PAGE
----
Val Millward started sailing at the age of 26, when she was invited to join a group of students and amputees on a yacht on the Norfolk Broads for a week one summer. “I was totally absorbed in the process of capturing the wind to make the craft move to where you wanted to go,” she said to me over email. “It was a whole new world and by the end of the week I was completely hooked.” Val is a lower leg amputee and wears a prosthetic leg; yachts were brilliant for her at the start as she didn’t need to worry about getting her feet wet!

Jane Scott came to sailing later in life at Grafham Water’s Sailability branch. Profoundly deaf while on the water, she initially learned to sail on a Challenger, a trimeran (a three hulled boat) with a buddy seat for an instructor. “From the first moments I was completely hooked – I had been on various recreational boats in the past but this was the first time I was actively involved in the sailing process itself.”

Sailing is a dynamic sport, exciting and adrenaline filled; very little can beat the feeling of the wind across your face or the sun on your back. It can also be leisurely, as Vanessa Weedon-Jones, RYA coach assessor and senior instructor, told me: “Sailing, because it happens outdoors, offers a fantastic opportunity to connect with nature, which in turn helps you relax, unwind and just enjoy the freedom of being afloat.”

The freedom of sailing brought Val some incredible opportunities during her sailing career. She’s competed in her Mirror dinghy at club and national level, become a senior instructor focused on supporting Sailability centres, and has competed internationally as part of the Paralympic Squad. As Val said: “Have a boat, see the world.” Val has also been involved in the Great British Sailing Challenge since it began, and in 2019 was overall second lady helm and second over 60 helm: she’s not letting any barriers get in her way.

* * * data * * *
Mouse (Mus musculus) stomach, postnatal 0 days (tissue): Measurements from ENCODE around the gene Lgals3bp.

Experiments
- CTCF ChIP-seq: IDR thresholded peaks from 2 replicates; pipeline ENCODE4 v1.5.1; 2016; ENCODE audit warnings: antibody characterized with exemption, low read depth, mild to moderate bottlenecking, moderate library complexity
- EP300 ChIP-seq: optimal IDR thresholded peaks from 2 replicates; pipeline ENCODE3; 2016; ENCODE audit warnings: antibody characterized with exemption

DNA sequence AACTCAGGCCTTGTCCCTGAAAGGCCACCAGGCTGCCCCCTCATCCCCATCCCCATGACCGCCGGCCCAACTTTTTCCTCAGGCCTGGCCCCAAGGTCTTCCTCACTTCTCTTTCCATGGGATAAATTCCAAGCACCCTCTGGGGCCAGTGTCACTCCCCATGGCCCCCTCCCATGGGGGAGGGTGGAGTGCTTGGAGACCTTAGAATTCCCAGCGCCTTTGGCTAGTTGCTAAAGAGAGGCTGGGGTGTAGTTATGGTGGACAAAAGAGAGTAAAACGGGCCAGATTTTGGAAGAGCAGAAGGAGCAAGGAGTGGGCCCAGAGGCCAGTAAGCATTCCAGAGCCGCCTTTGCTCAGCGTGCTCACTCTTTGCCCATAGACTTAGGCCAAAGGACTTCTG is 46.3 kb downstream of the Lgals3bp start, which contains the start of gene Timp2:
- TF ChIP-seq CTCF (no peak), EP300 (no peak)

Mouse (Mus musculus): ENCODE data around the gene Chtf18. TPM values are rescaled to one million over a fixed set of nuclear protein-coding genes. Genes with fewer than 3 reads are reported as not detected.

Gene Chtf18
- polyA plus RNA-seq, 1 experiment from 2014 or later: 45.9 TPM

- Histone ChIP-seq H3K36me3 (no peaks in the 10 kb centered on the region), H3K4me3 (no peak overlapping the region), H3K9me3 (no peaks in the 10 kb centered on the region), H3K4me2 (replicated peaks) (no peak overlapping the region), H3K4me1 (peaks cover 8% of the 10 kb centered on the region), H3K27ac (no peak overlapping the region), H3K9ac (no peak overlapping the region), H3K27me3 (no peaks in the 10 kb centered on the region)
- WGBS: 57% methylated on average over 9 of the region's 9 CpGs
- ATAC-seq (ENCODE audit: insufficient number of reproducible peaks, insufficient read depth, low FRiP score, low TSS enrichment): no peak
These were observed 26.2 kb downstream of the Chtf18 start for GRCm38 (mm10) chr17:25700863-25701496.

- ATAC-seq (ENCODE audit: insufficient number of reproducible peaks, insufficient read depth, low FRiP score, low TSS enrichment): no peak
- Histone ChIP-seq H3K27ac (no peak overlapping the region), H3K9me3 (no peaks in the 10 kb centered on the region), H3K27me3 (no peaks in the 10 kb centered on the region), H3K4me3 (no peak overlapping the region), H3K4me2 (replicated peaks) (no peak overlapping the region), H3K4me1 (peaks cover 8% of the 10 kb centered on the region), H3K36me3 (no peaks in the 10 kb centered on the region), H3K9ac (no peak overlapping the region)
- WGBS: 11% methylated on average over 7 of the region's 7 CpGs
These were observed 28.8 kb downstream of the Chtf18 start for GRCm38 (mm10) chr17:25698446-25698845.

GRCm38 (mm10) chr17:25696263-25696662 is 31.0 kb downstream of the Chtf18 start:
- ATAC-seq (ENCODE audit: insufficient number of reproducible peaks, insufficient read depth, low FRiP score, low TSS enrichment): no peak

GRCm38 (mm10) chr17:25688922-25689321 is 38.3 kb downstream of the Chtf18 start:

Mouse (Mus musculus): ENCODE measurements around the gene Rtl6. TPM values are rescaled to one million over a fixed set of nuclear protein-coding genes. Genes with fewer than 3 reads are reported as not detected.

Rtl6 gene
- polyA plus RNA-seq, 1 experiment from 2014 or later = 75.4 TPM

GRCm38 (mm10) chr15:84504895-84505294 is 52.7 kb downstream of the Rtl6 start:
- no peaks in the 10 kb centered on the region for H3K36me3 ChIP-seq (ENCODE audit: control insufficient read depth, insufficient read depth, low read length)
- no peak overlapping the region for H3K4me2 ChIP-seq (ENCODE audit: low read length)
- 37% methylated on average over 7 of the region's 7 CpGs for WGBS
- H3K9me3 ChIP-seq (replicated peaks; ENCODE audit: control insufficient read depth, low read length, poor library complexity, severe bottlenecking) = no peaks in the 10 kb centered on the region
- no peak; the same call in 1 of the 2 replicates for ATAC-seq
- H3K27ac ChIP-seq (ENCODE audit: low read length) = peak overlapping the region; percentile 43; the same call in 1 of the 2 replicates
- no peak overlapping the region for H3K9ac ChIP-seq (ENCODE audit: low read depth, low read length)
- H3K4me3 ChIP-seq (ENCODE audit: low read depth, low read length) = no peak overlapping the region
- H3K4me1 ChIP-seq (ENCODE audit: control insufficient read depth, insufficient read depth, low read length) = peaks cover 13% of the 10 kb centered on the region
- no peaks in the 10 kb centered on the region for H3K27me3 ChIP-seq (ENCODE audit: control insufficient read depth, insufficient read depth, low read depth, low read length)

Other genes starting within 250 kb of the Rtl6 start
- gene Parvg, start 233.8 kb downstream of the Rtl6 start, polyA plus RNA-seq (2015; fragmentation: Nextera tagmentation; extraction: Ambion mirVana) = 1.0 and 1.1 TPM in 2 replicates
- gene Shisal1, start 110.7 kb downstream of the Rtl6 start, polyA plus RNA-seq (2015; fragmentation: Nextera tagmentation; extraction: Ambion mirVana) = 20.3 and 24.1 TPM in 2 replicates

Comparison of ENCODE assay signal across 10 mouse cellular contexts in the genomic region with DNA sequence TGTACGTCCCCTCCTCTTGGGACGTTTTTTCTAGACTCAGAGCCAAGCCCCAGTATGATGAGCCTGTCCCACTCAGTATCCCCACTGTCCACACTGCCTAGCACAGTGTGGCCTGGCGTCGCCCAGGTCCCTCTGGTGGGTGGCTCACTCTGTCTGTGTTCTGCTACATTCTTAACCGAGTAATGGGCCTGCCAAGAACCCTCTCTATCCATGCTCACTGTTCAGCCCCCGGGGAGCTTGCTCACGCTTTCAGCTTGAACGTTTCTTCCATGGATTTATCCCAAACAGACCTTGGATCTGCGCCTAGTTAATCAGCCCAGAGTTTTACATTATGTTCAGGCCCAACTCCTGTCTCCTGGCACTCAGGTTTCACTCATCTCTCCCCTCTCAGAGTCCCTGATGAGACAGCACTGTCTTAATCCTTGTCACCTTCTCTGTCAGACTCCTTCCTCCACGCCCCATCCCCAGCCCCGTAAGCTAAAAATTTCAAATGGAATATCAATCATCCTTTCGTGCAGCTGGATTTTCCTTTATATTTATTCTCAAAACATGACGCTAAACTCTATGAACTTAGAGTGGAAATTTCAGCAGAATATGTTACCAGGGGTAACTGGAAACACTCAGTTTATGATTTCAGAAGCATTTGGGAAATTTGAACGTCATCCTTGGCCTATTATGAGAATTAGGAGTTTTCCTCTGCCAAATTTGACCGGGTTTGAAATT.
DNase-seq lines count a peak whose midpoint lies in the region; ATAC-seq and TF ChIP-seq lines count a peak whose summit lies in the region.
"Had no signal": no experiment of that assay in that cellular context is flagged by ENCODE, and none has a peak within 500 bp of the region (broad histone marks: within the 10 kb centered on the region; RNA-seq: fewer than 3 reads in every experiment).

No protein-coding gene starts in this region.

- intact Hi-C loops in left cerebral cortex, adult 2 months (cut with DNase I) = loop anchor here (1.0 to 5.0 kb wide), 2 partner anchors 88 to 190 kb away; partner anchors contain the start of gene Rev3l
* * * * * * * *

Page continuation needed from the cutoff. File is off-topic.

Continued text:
Freedom also comes from sailing’s ability to adapt. Sailing, at whatever standard and ability, teaches you adaptability, flexibility, intuition and awareness. You hear the wind direction and alter your course when it (inevitability) shifts; you’re always looking out for other boats around you; you’re feeling the tide’s pull against the boat and working with it. These are all skills that we need in providing inclusive opportunities for others.

Sailing is also unique in providing an equal platform in which to compete, using the ‘handicap’ system, which is judged based on the boat you’re sailing. Each boat is given a PY number (known in sailing as the handicap) which means that when you’re racing someone in a much faster boat, the two boats’ speed difference is removed. As Val says: “The handicap of the boat means that I am recognised by all those competing as a sailor, not as a disabled person in a funny-looking boat.”

But most importantly, sailing brings community. I’ve had the privilege of sailing with Hunts Sailing Club in St Ives for several years, particularly with the ‘Women on the Water’ group, set up by Vanessa to provide a low pressure and welcoming space for those busy with families at weekends, and who may prefer cruising to racing. It’s a space where we can sail just as we want to and can stay and chat afterwards with coffee and cake.

Jane also goes to ‘Women on the Water’: “It’s a place where I can be myself and people understand me. It gives me extra strength for the communication challenges I face every day.” Everyone is always supportive and willing to help.

It’s the same mindset that we need to provide inclusive coaching too. Val and Vanessa both encourage empathy, as did Adrienne in our previous piece about inclusive golf. Val says: “don’t do it for, do it with your students.” “There are plenty of opportunities,” says Vanessa, “but if you don’t find them, make them.”

Sailing is a really powerful sport, and one that is uniquely inclusive through the handicap system. According to Val, sailing needs to embrace this more: we can all help promote sailing as a sport for everyone, and a sport for life.

For Jane, inclusive sport is “people willing to be adaptable and flexible, so that you feel positively enabled and encouraged in trying out new things. It’s a ‘can do’ approach as opposed to people perceiving someone with a disability as being unable to do things. For me at Sailability it means we can all support each other to do as much as we possibly can.”

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Anna Willis

Freelance journalist and story teller; on Twitter @annawillis101